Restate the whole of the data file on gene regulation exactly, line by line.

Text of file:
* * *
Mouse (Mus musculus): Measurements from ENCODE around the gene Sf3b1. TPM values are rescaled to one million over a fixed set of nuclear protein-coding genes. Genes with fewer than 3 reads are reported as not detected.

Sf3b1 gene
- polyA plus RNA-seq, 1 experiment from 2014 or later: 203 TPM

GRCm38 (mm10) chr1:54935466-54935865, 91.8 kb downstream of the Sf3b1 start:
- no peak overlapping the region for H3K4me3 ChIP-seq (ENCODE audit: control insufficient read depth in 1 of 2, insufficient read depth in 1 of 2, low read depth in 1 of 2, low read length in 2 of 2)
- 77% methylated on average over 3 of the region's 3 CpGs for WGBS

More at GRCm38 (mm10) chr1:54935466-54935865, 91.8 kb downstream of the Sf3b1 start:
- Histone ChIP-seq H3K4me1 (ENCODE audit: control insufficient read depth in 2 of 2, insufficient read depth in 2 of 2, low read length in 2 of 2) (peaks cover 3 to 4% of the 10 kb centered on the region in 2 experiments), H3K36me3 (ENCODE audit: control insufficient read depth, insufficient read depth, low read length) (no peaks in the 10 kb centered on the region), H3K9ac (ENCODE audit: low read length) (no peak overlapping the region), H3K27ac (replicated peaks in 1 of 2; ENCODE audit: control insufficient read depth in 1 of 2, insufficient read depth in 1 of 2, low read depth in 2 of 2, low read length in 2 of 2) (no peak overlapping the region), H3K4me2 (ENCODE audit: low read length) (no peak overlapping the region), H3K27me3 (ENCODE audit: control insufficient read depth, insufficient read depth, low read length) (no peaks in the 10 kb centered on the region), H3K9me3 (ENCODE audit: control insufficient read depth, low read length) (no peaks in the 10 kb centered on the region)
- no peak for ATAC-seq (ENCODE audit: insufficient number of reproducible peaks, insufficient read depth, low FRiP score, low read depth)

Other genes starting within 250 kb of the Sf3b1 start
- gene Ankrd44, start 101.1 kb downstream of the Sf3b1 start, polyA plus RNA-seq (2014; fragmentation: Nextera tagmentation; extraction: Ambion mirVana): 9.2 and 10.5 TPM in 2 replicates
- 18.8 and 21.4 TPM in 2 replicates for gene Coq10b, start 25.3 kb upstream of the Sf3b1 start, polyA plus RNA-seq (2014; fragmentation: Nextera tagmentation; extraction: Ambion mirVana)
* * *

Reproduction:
Mouse (Mus musculus): Measurements from ENCODE around the gene Sf3b1. TPM values are rescaled to one million over a fixed set of nuclear protein-coding genes. Genes with fewer than 3 reads are reported as not detected.

Sf3b1 gene
- polyA plus RNA-seq, 1 experiment from 2014 or later: 203 TPM

GRCm38 (mm10) chr1:54935466-54935865, 91.8 kb downstream of the Sf3b1 start:
- no peak overlapping the region for H3K4me3 ChIP-seq (ENCODE audit: control insufficient read depth in 1 of 2, insufficient read depth in 1 of 2, low read depth in 1 of 2, low read length in 2 of 2)
- 77% methylated on average over 3 of the region's 3 CpGs for WGBS

More at GRCm38 (mm10) chr1:54935466-54935865, 91.8 kb downstream of the Sf3b1 start:
- Histone ChIP-seq H3K4me1 (ENCODE audit: control insufficient read depth in 2 of 2, insufficient read depth in 2 of 2, low read length in 2 of 2) (peaks cover 3 to 4% of the 10 kb centered on the region in 2 experiments), H3K36me3 (ENCODE audit: control insufficient read depth, insufficient read depth, low read length) (no peaks in the 10 kb centered on the region), H3K9ac (ENCODE audit: low read length) (no peak overlapping the region), H3K27ac (replicated peaks in 1 of 2; ENCODE audit: control insufficient read depth in 1 of 2, insufficient read depth in 1 of 2, low read depth in 2 of 2, low read length in 2 of 2) (no peak overlapping the region), H3K4me2 (ENCODE audit: low read length) (no peak overlapping the region), H3K27me3 (ENCODE audit: control insufficient read depth, insufficient read depth, low read length) (no peaks in the 10 kb centered on the region), H3K9me3 (ENCODE audit: control insufficient read depth, low read length) (no peaks in the 10 kb centered on the region)
- no peak for ATAC-seq (ENCODE audit: insufficient number of reproducible peaks, insufficient read depth, low FRiP score, low read depth)

Other genes starting within 250 kb of the Sf3b1 start
- gene Ankrd44, start 101.1 kb downstream of the Sf3b1 start, polyA plus RNA-seq (2014; fragmentation: Nextera tagmentation; extraction: Ambion mirVana): 9.2 and 10.5 TPM in 2 replicates
- 18.8 and 21.4 TPM in 2 replicates for gene Coq10b, start 25.3 kb upstream of the Sf3b1 start, polyA plus RNA-seq (2014; fragmentation: Nextera tagmentation; extraction: Ambion mirVana)